1. Szulecki, Diane

Article Content

The gun violence epidemic. U.S. firearm homicide and suicide rates increased in 2021 (provisional data) to their highest levels in decades, according to a recent report from the Centers for Disease Control and Prevention (CDC). Rates of both each rose 8.3% since 2020, with a combined total of 47,286 deaths. The CDC notes that while increases in homicides occurred across most populations, racial and ethnic disparities continued to grow, with non-Hispanic Black or African American individuals experiencing the most deaths. Additionally, an analysis of CDC data in the New England Journal of Medicine found that, in 2020, firearm-related injuries surpassed motor vehicle crashes as the top cause of death among U.S. children and teens.

Figure. New York Sta... - Click to enlarge in new windowFigure. New York State Nurses Association members join a March for Our Lives protest in New York City in June, calling for stricter gun control laws in the wake of recent mass shootings. Photo by Richard B. Levine / Alamy Stock Photo.

Women's reproductive health. Following the Supreme Court's decision in June to overturn Roe v. Wade, the law that established a constitutional right to abortion, 13 states enacted full abortion bans and four banned the procedure after 15, 18, or 20 weeks. Other states responded by strengthening abortion protections and expanding access to care. At press time, bans in 11 additional states were temporarily blocked from implementation by the courts. Most state laws banning abortion include criminal penalties for health care workers who provide abortion care. According to an analysis by the Kaiser Family Foundation, the legal risk imposed by such penalties may result in "more limited access to services to manage miscarriages or stillbirths since almost all of the health care services used in these cases are identical to those used in abortions." Roe's overturning is expected to adversely affect maternal morbidity and mortality, especially among women of color, who face disproportionate barriers to reproductive health care.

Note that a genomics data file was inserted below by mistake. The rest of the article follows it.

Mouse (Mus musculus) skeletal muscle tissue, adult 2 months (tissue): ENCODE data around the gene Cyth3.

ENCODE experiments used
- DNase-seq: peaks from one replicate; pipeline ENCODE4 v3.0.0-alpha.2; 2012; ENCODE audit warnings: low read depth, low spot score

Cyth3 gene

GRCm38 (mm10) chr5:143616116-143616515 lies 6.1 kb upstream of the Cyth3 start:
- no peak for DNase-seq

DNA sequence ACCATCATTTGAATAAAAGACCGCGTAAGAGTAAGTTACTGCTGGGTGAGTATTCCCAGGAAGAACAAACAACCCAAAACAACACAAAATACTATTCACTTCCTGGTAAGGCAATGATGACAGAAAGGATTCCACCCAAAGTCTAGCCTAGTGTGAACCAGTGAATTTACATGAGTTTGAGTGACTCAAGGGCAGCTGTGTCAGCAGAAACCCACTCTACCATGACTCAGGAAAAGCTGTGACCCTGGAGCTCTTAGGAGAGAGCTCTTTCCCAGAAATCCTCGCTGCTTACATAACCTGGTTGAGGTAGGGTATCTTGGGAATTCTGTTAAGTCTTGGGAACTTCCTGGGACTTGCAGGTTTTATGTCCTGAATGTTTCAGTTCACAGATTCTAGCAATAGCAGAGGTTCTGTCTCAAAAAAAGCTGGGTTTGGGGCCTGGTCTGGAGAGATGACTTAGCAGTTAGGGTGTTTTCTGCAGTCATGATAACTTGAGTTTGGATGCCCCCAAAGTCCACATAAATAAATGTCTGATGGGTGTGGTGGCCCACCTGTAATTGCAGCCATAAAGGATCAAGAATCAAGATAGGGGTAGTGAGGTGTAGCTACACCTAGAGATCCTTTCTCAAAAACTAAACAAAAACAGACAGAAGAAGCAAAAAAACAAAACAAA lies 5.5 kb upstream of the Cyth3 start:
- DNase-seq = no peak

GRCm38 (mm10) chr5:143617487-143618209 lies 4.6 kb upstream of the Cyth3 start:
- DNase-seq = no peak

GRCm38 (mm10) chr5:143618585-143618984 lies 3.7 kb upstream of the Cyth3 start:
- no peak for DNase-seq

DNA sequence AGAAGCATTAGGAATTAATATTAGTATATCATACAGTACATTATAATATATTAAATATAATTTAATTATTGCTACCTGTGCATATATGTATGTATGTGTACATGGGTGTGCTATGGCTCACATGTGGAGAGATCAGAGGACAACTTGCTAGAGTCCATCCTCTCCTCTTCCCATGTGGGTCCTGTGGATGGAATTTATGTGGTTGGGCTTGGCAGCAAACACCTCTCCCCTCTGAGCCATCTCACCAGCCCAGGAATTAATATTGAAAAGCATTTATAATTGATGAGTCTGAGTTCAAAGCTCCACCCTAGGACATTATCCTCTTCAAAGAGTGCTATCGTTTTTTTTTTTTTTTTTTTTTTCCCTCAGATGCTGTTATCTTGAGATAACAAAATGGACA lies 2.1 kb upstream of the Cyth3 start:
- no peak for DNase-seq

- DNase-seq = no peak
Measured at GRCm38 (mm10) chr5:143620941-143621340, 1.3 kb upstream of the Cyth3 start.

A racial reckoning in health care. As more health care organizations continued to implement diversity, equity, and inclusion initiatives, some states-including Michigan-began requiring health care professionals to undergo implicit bias training for licensure. In July, the American Nurses Association (ANA) issued a statement, Our Racial Reckoning, to "acknowledge [the ANA's] own past actions that have negatively impacted nurses of color and perpetuated systemic racism" and to outline antiracist initiatives the ANA is undertaking to address "the harms that continue today." Earlier in the year, the ANA's National Commission to Address Racism in Nursing released survey findings in which 63% of nurse respondents said they have personally experienced racism in the workplace.


The border crisis. More than 2 million immigrants arrived at the U.S.-Mexico border in fiscal year 2022, up from 1.7 million the previous year, according to U.S. Customs and Border Protection data. Officials said the increase was driven in part by a surge in migrants fleeing instability in Venezuela, Cuba, and Nicaragua. In May, a federal judge blocked the Biden administration's plan to rescind Title 42, a Trump-era public health order implemented during the COVID-19 pandemic that allowed the government to quickly expel asylum seekers. In a policy about-face, however, the administration announced in October that it would use Title 42 to immediately expel Venezuelan migrants crossing the southern border. The governors of Florida and Texas made headlines in the fall for flying or busing migrants to nonborder states to call attention to what they view as insufficient U.S. border policies.


Antitransgender legislation. A June study by the Williams Institute at the University of California, Los Angeles, School of Law, found that the percentage of U.S. youth who identify as transgender has nearly doubled since 2017 (largely due to better data collection) to about 1.4% of young people (300,000) ages 13 to 17. But in 2022, state legislatures introduced more antitransgender bills-155-than ever before. The bills target a range of issues affecting youth, including restrictions on sports participation and gender-affirming medical care such as puberty blockers and hormone therapy. Arizona and Alabama passed laws criminalizing the provision of such care, joining Arkansas, which passed a law in 2021-though laws in the latter two states are currently blocked from implementation by the courts. In October, the Florida Board of Medicine became the first state medical board in the country to vote to ban gender-affirming care for minors; at press time, its ruling was in the process of being drafted and approved.


The war in Ukraine. Following Russia's invasion of Ukraine in February, an estimated 6,200 civilians have died and 9,400 have been injured as of October, according to the United Nations (UN) Office of the High Commissioner for Human Rights, though the office believes the actual numbers are much higher. The conflict has led to Europe's largest refugee displacement since World War II, with at least 7.8 million Ukrainians fleeing the country. In October, a UN commission reported evidence of war crimes and human rights violations against Ukrainian civilians, including "summary executions, unlawful confinement, torture, ill-treatment, rape and other sexual violence."-Diane Szulecki, editor